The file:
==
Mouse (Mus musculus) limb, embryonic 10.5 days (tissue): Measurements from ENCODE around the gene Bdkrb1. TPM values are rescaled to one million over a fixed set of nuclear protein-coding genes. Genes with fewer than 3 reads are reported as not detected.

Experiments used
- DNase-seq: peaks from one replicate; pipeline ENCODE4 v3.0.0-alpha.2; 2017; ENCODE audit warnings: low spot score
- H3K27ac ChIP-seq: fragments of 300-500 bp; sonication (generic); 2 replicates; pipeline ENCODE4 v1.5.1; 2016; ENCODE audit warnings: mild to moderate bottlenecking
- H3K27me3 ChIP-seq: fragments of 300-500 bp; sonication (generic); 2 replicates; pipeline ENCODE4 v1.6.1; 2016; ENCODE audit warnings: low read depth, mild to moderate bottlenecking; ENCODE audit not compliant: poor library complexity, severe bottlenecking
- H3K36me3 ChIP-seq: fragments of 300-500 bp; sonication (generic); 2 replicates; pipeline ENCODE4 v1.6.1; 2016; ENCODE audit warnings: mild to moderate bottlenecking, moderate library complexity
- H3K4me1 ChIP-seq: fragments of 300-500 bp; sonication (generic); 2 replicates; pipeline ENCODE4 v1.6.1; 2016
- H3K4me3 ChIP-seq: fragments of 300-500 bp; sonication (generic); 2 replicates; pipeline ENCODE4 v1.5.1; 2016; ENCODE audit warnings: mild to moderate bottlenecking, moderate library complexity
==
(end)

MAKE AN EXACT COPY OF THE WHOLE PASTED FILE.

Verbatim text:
Mouse (Mus musculus) limb, embryonic 10.5 days (tissue): Measurements from ENCODE around the gene Bdkrb1. TPM values are rescaled to one million over a fixed set of nuclear protein-coding genes. Genes with fewer than 3 reads are reported as not detected.

Experiments used
- DNase-seq: peaks from one replicate; pipeline ENCODE4 v3.0.0-alpha.2; 2017; ENCODE audit warnings: low spot score
- H3K27ac ChIP-seq: fragments of 300-500 bp; sonication (generic); 2 replicates; pipeline ENCODE4 v1.5.1; 2016; ENCODE audit warnings: mild to moderate bottlenecking
- H3K27me3 ChIP-seq: fragments of 300-500 bp; sonication (generic); 2 replicates; pipeline ENCODE4 v1.6.1; 2016; ENCODE audit warnings: low read depth, mild to moderate bottlenecking; ENCODE audit not compliant: poor library complexity, severe bottlenecking
- H3K36me3 ChIP-seq: fragments of 300-500 bp; sonication (generic); 2 replicates; pipeline ENCODE4 v1.6.1; 2016; ENCODE audit warnings: mild to moderate bottlenecking, moderate library complexity
- H3K4me1 ChIP-seq: fragments of 300-500 bp; sonication (generic); 2 replicates; pipeline ENCODE4 v1.6.1; 2016
- H3K4me3 ChIP-seq: fragments of 300-500 bp; sonication (generic); 2 replicates; pipeline ENCODE4 v1.5.1; 2016; ENCODE audit warnings: mild to moderate bottlenecking, moderate library complexity